Just last week, one of Sharon Lee’s HIV-positive patients came to her with a frustrating problem that set her in action.
The man’s partner — who isn’t HIV-positive — wanted to take an HIV medication that can cut the risk of infection by 90 percent or more but couldn’t find a doctor willing to prescribe it. Other people the patient knew also had been turned down by their doctors.
“He said somebody should be doing this,” said Lee, the CEO of Family Health Care, a safety net health care center on Southwest Boulevard in Kansas City, Kan. “My patient was right.”
So beginning Friday afternoon, Lee will be holding a weekly clinic at the health center for people who want to take the drug. The clinic is among the first of its kind in the nation, Lee said.
“We have a possibility presented to us of preventing new infections of HIV. This is one tool I think we should be using,” she said.
The HIV drug, Truvada, has been on the market four years. Two years ago the federal Food and Drug Administration approved it for HIV prevention. Several international studies found that a daily Truvada pill reduced the risk of acquiring an HIV infection by 90 percent. Even people who were less conscientious about taking the pill every day saw their risks go down.
Despite advances in treatment, new HIV infections in the United States have remained stuck at about 50,000 per year since the 1990s. Gay and bisexual men account for most of the cases, according to the Centers for Disease Control and Prevention.
But Truvada has been slow to catch on.
“Doctors are uncomfortable prescribing it,” Lee said.
Some aren’t familiar with AIDS drugs, she said. But there’s another reason for their discomfort.
“Morals,” Lee said. “Should we give people a way to protect themselves if they’re doing something we think is morally reprehensible?”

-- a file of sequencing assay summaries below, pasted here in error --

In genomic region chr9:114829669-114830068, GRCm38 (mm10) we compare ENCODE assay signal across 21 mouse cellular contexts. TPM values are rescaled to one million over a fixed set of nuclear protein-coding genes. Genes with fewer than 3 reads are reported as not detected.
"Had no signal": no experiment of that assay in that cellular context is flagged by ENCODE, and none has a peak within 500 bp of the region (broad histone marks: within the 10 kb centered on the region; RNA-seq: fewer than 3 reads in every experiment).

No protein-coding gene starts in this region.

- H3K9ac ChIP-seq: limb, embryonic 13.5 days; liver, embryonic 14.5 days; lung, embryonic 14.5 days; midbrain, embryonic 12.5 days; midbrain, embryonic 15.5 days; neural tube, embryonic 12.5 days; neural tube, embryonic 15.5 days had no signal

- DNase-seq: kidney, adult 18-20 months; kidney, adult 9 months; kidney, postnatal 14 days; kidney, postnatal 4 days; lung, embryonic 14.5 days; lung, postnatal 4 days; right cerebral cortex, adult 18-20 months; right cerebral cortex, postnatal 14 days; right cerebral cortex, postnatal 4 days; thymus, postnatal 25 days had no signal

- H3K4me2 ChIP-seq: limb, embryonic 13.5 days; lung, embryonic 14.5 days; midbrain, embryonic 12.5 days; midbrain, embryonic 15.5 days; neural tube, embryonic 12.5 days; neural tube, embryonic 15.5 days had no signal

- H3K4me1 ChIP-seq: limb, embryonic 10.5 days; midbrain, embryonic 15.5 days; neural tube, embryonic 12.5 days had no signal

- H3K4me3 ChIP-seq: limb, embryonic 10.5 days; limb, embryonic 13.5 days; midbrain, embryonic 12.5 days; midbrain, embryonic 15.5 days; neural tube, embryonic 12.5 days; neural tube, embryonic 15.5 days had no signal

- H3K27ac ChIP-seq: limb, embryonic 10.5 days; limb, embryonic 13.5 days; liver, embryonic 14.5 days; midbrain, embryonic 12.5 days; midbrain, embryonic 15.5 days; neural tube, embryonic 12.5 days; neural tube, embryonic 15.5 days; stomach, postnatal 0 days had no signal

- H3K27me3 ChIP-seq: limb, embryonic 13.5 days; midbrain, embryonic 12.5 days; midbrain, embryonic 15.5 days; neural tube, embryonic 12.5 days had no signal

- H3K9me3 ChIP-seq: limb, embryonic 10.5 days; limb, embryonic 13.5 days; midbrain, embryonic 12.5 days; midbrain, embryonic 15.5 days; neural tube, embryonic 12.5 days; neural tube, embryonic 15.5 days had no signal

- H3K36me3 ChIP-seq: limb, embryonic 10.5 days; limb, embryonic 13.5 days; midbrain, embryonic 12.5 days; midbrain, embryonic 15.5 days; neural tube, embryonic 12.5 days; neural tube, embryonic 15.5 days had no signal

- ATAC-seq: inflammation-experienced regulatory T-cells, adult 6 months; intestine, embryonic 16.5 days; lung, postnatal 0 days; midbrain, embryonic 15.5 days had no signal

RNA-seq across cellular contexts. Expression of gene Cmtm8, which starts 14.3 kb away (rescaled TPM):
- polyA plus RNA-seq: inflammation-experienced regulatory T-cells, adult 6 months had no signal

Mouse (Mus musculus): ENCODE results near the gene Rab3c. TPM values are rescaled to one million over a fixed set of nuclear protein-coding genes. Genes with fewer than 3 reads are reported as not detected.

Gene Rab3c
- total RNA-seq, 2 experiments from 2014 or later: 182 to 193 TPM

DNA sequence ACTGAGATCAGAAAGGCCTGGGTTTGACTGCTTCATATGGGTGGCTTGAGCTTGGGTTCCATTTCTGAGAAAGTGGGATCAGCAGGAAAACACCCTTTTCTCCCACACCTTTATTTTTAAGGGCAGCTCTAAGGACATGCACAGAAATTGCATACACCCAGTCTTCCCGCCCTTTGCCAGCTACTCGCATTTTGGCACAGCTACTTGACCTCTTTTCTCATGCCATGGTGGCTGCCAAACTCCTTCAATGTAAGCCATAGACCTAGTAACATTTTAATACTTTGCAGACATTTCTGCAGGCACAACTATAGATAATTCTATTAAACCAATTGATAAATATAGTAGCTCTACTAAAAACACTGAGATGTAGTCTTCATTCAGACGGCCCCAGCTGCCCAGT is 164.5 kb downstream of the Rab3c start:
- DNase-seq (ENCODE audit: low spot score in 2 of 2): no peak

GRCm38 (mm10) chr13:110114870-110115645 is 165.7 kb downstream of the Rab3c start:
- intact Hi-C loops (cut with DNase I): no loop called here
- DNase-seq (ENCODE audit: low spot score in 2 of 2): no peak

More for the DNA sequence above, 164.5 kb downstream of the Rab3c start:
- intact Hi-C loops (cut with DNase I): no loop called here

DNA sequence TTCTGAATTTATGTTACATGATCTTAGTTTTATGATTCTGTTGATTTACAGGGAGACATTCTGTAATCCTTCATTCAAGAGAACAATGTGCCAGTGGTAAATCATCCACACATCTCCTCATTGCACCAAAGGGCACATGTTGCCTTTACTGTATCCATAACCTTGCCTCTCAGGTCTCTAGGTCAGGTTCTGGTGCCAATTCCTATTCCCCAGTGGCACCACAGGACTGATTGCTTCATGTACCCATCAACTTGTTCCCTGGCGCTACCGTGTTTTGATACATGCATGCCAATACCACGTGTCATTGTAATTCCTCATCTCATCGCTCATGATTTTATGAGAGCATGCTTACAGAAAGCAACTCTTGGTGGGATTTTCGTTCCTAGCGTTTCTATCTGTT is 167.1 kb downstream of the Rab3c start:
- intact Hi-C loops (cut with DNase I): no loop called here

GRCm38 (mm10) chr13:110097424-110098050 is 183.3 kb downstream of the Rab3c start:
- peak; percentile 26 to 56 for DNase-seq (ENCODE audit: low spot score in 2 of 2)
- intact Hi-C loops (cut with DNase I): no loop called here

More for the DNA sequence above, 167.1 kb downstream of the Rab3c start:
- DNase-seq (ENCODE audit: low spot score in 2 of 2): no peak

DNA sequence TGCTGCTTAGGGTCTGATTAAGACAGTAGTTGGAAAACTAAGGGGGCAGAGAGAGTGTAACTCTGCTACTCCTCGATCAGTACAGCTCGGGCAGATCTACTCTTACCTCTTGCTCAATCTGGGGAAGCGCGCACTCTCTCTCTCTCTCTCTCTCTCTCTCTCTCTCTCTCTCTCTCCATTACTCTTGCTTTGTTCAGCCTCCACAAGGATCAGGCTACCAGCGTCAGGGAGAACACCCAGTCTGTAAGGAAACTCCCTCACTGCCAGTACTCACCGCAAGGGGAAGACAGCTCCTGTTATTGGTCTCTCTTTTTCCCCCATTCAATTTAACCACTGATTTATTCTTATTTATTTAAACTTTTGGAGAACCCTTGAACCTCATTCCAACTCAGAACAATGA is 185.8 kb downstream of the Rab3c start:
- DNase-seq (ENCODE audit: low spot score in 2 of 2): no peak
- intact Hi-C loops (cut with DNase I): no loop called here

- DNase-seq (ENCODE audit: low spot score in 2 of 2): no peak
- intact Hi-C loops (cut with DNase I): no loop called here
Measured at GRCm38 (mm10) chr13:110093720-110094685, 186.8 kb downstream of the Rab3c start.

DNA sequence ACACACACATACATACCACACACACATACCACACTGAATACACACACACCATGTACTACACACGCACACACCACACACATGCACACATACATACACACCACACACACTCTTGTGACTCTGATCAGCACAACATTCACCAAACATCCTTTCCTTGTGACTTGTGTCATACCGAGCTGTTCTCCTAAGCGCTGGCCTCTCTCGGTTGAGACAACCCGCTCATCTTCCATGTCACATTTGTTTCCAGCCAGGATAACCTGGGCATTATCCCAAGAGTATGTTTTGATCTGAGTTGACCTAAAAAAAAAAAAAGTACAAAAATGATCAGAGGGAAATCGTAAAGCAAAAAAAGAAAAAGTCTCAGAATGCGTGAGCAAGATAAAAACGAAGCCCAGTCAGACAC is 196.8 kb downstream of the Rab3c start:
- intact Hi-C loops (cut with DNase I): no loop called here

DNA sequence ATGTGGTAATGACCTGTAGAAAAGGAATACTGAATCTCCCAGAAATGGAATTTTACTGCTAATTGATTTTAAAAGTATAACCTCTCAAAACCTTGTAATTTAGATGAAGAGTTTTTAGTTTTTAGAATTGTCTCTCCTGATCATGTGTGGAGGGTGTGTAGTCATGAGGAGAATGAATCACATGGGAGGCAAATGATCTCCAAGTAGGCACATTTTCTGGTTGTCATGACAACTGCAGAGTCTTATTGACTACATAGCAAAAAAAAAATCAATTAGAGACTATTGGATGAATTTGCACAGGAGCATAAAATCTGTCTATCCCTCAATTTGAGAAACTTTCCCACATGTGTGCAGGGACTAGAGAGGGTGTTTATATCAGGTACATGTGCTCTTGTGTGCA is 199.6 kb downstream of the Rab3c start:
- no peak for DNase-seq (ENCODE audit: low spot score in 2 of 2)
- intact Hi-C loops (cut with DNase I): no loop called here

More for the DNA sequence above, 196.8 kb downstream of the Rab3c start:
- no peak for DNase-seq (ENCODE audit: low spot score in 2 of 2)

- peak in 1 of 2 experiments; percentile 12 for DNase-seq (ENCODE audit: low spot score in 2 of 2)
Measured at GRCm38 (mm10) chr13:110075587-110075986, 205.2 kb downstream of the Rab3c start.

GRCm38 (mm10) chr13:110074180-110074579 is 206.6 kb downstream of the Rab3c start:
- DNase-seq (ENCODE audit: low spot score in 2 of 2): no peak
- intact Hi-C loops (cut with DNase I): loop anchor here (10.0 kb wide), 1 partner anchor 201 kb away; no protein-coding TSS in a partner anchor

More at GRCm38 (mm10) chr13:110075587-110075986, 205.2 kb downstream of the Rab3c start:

There’s also the expense. Truvada costs about $13,000 annually. Not all insurance plans cover it, but the drug’s manufacturer does offer some discounts.
AIDS activists also have been divided. Michael Weinstein, the president of the Los Angeles-based AIDS Healthcare Foundation, stirred up controversy recently by calling Truvada a “party drug.” And Larry Kramer, author of “The Normal Heart,” told The New York Times, “There’s something to me cowardly about taking Truvada instead of using a condom.”
But new research, discussed Tuesday at the International AIDS Conference in Melbourne, Australia, suggests that taking the drug does not increase risky sexual behaviors.
The research followed up on the original study proving that daily use of the drug was effective in preventing AIDS.
Some health officials had worried that taking Truvada might give a false sense of security and make men less likely to use condoms or to limit their partners. However, study participants reported no increase in these behaviors, and there was no rise in syphilis or herpes, other sexually transmitted diseases that might suggest risk-taking.
In May, the Centers for Disease Control and Prevention took the unusual step of issuing guidelines recommending that doctors offer Truvada to people at substantial risk of HIV infection, such as those in a sexual relationship with someone who is HIV-positive.
Jonathan Mermin of the CDC said this therapy, called PrEP, or pre-exposure prophylaxis, “is a powerful new tool that has the potential to alter the course of HIV in the United States today.”
Last month, Gov. Andrew Cuomo of New York announced that his state would make PrEP part of an ambitious new plan to prevent HIV infections.
Lee said she isn’t trying to “steal” other doctors’ patients by offering PrEP. Unlike her health center, the new clinic won’t be operated as a safety net service. Patients will be charged about $300 for their first visit, which includes an HIV test and physical exam. Follow-up visits every three months will cost about $140.
“Maybe this will galvanize other providers to offer this treatment,” she said.
The Associated Press contributed to this report.